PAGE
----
Analysis And Determination
3.I have considered the application and the court’s mandate is to determine the application of section 333(2) of the Criminal procedure code. The section provides as follows:
4.The Judiciary Sentencing Policy Guidelines are also clear in this respect. They require that the court should take into account the time already served in custody if the convicted person had been in custody during the trial. Further, that a failure to do so would impact on the overall period of detention which would result in excessive punishment that in turn would be disproportionate to the offence committed.
5.This Court associates itself with the decision of the High Court by Hon. G. V. Odunga J in Vincent Sila Jona & 87 Others vs Kenya Prison Service & 2 Others  eKLR where a joint petition was filed by 51 Petitioners whose sentences had not taken into account the time spent in remand and in order to enhance fundamental rights and freedoms of Petitioners while upholding the intention of the sentencing Court sought declaration on compliance with Section 333(2) CPC. The Court held as follows;
6.The requirement to comply with Section 333(2) CPC is mandatory in computation of the sentence to be served by the Convict upon sentencing. The requirement is also amplified by the Judiciary Sentencing Policy and thus an integral part of sentencing process to avoid excessive punishment that is not proportional to the offence committed and sentence lawfully prescribed and contrary to Article 29 (a) & Article 50 CoK 2010.
7.The punishment prescribed by the law for the offence of gang defilement is imprisonment for a term of not less the fifteen years but which may be enhanced to imprisonment to life. I am alive to the fact that it is in the trial court’s discretion to mete a reasonable sentence considering the circumstances of each case. Given that the applicant has not challenged the sentence, I will not interfere.
8.The Applicant was convicted on 21st December, 2017 when judgment was read out and after mitigation, he was sentenced to serve a total of 25 years imprisonment. The court in sentencing the accused person was not clear on when the sentence would start running. I share the same thoughts as the court in Ahamad Abolfathi Mohammed & another v Republic  eKLR that the trial court should have directed the applicant’s sentence of imprisonment to run from the date of arrest on 15th January, 2017.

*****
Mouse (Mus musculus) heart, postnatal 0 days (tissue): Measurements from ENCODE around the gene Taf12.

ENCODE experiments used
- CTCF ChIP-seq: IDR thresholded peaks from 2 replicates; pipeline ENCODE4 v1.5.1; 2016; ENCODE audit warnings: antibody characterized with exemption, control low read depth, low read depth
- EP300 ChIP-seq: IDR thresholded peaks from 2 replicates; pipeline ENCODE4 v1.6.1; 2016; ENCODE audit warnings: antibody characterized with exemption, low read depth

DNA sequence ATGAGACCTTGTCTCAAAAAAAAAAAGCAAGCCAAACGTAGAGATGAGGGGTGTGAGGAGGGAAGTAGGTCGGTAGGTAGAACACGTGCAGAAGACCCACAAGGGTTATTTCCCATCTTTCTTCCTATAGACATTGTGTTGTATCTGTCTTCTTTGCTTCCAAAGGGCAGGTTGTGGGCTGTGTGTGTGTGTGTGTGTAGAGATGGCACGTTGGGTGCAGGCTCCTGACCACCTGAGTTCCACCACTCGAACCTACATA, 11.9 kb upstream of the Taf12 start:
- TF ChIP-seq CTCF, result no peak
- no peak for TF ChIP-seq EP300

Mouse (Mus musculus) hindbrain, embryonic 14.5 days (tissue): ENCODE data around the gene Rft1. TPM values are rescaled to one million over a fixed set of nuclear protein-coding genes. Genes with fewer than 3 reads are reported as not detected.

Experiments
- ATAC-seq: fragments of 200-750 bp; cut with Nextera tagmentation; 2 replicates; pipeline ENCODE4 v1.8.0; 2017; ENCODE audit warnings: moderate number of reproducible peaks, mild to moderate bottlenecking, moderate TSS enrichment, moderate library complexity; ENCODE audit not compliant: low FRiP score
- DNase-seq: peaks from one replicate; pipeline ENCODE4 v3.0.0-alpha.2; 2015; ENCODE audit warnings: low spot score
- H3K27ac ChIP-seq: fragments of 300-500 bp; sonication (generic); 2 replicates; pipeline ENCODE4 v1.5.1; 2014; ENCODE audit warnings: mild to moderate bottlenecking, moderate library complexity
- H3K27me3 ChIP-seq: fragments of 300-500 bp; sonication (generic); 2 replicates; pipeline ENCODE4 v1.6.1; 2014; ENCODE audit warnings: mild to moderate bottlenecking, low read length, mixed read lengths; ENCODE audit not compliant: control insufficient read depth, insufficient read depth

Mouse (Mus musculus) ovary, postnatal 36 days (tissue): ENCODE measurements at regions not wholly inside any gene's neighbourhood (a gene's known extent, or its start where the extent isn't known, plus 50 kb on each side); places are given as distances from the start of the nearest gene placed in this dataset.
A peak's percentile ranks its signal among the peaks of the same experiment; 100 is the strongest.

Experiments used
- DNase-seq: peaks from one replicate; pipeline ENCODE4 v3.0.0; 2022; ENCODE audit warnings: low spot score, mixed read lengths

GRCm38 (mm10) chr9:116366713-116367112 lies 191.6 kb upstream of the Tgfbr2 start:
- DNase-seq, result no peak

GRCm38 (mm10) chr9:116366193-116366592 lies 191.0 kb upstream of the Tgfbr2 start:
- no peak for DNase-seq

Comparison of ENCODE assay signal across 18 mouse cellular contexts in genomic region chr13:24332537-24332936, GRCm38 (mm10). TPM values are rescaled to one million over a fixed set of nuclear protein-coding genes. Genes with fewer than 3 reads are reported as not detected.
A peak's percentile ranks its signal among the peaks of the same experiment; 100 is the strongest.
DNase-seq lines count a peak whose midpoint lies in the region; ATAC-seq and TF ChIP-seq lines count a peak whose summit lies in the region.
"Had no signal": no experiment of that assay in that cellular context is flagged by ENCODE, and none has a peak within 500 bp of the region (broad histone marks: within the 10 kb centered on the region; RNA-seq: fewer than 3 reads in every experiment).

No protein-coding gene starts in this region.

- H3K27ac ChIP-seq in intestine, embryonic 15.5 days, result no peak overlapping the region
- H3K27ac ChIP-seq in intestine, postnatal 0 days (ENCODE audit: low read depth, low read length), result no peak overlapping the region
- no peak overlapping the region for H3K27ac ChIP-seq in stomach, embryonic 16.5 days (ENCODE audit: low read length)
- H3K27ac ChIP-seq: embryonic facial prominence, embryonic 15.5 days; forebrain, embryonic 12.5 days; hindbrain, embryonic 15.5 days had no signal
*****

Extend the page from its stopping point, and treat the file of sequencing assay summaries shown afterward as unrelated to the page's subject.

9.Therefore, in consonance with Section 333(2) Criminal Procedure Code; computation of the sentence ought to include the period the Accused person was in custody during hearing and determination of the case before sentence was meted out.
10.The Accused was placed in custody on 15th January, 2017 and sentenced on 21st December, 2017. The 25 years ought to start running from January 2017 when he was placed in custody to December, 2017 when he was sentenced to serve 25 years imprisonment.
11.The sentencing process and its outcome are within the mandate of the trial court. However, since circumstances vary from a case to another, this court shall intervene in exercise of revision pursuant to Article 165(3) COK where mandatory provisions of the law have not been complied with. A failure to take into account remand time is an error of principle. The method of taking into account remand time is to first calculate the total sentence and then deduct an amount of credit based on the amount of time served. In determining the sentence to be imposed on a person convicted of an offence, a court may take into account any time spent in custody by the person as a result of the offence but the court shall limit any credit for that time to a maximum of one day for each day spent in custody. The language of the code demands that the court shall cause to be stated in the record and on the warrant of committal the nature of the offence, of which the offender has been convicted of, the amount of time spent in pre-trial/conviction, custody, the term of imprisonment that would have been imposed before any credit is granted, the amount of time credited if any and the ultimate sentence imposed by the trial court.(See the provisions in: International Covenant on Civil and Political Rights (1966), Articles 9 and 14, Body of Principles for the Protection of All Persons under Any form of Detention or Imprisonment (1988), UN Principles and Guidelines on Access to Legal Aid in Criminal Justice Systems (2012), UN Standard Minimum Rules for Non-custodial Measures ( The Tokyo Rules) (1990), Revised UN Standard Minimum Rules for the Treatment of Prisoner’s (1955) – Section C – Prisoners under arrest or awaiting trial, Rules 111 – 120). It is obvious that the excessive use of pre-trial detention runs against protection of human rights and fundamental freedoms enshrined in our constitution. Even locking up suspects for long periods of time to ensure effective jurisdiction is obviously a human rights dilemma and must be only be adhered to in exceptional circumstances.
12.In this case from the application there is merit to review the sentence to give credit for pre-sentence detention based on the factual matrix of this case. As a result the 25years imprisonment imposed by the trial court be effected as at 19th January, 2019 and not the date of the verdict itself. As a consequence, the Deputy Registrar of the High Court shall cause an amendment of the committal warrant to reflect the credited period towards a resulting sentence of imprisonment. The sentence is cumulative of two counts it shall therefore run concurrently to effectuate the 15 year term of imprisonment.
It is so ordered.